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Field Trip

Categories: Architecture + Interiors, Sustainability

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If this is what rural living looks like, then sign us up immediately! The Vancouver-based architect Omer Arbel has designed a house on a Canadian hayfield that takes it’s angular, asymmetrical shape from the 100 year-old timber beams that were—in accordance with the architect’s instructions—used exactly as found, rather than cut to fit.

This “respect for the beams and their history,” has produced a house with nary a right angle in sight, “a piece of origami made out of triangular shapes, which we then draped over the landscape.” Arbel, who also designed the sparkling bespoke lights that hang in every room, has created a one-floor, open plan design, with concrete and walnut expanses offsetting the ethereal drama of glass.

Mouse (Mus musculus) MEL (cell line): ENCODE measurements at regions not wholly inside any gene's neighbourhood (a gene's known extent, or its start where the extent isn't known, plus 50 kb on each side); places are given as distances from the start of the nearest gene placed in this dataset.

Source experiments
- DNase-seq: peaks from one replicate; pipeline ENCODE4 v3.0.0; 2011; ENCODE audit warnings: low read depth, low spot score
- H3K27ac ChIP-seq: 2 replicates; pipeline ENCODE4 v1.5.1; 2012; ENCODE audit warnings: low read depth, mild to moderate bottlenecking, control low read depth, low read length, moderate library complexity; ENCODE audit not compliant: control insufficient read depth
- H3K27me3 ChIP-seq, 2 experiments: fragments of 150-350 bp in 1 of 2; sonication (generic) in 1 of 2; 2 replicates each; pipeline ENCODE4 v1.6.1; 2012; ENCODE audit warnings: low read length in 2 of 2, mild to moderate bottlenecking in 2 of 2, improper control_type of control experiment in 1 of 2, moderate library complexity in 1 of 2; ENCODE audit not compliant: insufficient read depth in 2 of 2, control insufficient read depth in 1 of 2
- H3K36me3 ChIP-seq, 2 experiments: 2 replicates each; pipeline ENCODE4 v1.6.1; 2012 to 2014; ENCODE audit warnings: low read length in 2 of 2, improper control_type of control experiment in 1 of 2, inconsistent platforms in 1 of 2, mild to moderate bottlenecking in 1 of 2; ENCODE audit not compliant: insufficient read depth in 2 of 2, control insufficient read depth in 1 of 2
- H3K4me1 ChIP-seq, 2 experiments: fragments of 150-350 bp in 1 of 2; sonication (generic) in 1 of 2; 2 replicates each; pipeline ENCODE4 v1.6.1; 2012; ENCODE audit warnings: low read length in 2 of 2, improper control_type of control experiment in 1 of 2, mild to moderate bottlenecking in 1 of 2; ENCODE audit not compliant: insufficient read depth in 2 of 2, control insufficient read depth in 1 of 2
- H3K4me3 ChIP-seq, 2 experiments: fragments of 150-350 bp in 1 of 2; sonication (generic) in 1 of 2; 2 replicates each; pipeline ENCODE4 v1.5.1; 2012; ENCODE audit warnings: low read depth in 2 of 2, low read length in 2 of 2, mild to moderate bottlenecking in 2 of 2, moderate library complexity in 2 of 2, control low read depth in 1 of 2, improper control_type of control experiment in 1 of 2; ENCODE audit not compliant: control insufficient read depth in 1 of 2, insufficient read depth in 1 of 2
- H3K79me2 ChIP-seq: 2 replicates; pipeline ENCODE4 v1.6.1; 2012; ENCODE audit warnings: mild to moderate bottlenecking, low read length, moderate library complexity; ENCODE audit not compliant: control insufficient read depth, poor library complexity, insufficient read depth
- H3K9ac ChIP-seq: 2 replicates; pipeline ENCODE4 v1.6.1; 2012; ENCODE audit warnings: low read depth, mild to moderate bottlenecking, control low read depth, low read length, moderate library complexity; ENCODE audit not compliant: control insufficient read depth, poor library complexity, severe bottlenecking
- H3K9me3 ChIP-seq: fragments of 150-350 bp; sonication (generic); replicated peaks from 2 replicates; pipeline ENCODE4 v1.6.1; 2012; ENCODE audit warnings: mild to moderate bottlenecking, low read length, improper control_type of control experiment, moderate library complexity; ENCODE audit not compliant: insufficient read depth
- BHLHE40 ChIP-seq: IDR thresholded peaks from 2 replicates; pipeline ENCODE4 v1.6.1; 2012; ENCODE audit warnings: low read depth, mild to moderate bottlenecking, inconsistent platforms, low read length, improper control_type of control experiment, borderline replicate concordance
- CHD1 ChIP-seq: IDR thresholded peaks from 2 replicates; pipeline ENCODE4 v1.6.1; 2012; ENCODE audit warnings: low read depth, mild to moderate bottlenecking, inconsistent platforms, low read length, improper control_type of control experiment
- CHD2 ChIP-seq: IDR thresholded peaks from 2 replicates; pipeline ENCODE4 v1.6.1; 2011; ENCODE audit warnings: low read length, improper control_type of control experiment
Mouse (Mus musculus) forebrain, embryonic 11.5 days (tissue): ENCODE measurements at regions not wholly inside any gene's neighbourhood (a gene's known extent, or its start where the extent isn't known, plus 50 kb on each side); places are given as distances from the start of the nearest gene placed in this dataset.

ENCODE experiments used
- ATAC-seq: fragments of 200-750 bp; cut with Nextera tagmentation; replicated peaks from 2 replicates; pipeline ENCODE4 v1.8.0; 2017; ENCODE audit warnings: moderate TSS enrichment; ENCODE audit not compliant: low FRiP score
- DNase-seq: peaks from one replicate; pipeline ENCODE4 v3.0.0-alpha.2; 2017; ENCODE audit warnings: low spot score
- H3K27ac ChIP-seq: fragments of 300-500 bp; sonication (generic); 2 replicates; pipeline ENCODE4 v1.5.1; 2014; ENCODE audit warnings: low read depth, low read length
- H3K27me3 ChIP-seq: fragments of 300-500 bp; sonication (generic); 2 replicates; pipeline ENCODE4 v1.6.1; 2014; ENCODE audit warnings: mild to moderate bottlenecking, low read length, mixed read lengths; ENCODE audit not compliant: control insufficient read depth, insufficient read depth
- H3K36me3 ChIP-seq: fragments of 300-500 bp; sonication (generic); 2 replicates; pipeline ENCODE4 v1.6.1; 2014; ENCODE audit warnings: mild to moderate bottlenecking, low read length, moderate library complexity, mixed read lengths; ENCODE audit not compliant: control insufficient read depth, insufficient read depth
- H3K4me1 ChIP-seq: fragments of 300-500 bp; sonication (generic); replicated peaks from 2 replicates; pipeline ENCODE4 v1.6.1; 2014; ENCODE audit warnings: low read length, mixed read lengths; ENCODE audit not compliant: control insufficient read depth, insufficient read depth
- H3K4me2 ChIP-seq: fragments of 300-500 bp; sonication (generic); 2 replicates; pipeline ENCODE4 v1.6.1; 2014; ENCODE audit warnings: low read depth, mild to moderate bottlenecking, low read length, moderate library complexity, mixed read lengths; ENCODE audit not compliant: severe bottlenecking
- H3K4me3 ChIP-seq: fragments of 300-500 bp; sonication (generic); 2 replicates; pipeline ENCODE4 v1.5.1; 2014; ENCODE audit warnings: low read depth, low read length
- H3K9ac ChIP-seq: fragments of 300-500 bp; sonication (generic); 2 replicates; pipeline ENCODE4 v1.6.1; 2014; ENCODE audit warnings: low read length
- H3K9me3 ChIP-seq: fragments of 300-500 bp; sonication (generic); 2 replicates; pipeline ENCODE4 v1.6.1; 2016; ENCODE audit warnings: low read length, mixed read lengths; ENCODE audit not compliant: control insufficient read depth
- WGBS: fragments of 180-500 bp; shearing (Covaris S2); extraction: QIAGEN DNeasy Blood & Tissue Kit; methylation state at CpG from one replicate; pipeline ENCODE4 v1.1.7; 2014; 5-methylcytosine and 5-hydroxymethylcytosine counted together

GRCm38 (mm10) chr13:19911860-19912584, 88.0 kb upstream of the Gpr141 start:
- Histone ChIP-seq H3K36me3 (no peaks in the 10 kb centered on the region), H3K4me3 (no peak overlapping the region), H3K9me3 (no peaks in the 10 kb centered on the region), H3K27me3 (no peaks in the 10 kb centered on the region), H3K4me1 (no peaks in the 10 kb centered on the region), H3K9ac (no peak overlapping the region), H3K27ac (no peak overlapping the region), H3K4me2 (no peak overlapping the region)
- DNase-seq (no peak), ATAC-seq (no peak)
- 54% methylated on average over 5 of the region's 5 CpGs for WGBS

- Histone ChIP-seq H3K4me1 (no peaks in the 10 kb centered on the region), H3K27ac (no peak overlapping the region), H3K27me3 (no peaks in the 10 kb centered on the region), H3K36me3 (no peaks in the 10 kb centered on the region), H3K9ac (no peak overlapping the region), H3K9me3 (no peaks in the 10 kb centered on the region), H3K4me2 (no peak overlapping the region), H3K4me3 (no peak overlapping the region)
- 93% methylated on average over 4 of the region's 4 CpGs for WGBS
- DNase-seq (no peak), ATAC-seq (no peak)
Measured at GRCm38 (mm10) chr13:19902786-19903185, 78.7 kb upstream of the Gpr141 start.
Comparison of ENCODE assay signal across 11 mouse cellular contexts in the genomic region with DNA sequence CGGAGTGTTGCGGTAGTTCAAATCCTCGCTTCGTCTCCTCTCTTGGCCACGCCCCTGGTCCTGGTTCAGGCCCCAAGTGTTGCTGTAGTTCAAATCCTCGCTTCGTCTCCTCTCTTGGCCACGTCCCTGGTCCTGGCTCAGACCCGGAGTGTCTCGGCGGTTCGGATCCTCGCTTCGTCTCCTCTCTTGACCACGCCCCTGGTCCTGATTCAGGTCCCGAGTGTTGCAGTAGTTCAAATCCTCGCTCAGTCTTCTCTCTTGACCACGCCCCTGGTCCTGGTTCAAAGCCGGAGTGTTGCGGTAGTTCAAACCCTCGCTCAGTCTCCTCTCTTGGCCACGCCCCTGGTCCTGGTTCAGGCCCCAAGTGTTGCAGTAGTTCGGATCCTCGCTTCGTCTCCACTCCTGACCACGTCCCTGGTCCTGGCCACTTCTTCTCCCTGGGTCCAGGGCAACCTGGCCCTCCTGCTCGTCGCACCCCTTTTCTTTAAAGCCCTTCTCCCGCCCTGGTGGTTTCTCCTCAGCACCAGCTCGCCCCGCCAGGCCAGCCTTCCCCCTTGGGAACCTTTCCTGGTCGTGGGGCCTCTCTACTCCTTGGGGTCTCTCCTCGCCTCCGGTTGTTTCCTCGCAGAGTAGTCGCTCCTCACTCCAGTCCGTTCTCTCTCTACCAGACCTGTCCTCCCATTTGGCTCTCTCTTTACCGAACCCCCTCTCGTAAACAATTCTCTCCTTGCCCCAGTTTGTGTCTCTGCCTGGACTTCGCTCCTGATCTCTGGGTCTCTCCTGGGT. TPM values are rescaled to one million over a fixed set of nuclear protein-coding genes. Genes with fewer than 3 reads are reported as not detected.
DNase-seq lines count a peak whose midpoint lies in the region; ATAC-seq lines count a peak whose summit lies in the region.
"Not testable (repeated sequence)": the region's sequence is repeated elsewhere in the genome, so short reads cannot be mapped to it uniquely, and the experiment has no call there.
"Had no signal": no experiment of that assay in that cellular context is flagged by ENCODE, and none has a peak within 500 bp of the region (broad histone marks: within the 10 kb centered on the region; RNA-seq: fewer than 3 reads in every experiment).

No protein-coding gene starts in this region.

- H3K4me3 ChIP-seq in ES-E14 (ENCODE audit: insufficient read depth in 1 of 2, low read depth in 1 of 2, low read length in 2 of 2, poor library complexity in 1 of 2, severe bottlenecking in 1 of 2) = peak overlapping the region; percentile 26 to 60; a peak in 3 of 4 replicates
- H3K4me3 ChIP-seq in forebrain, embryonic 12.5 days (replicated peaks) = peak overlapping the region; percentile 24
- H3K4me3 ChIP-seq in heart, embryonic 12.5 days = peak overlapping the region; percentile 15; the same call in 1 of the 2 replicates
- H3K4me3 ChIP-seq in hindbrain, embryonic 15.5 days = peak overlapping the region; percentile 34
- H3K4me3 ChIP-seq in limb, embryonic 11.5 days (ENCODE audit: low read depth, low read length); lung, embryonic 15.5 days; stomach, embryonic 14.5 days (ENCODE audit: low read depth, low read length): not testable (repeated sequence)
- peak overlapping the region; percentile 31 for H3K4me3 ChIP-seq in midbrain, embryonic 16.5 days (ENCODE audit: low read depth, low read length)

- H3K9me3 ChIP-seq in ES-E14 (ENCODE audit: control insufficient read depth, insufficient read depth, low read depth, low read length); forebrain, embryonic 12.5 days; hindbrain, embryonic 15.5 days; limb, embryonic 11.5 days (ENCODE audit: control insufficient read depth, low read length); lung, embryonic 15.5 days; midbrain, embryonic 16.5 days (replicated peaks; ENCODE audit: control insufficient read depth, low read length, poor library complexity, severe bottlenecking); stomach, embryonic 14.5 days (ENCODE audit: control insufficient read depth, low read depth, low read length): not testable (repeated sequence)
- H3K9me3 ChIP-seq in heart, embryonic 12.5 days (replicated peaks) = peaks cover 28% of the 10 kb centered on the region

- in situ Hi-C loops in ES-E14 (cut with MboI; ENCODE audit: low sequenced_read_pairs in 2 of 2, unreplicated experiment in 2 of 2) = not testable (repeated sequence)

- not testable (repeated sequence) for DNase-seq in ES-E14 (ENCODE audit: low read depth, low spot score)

And not just any glass, either. No ho-hum floor-to-ceiling glass windows here; Arbel has given the house’s occupants wall-length accordion doors that open up and fold away completely, erasing the line between shelter and surrounding elements in one dramatic gesture. So much for simple country living.

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Photos: Dwell

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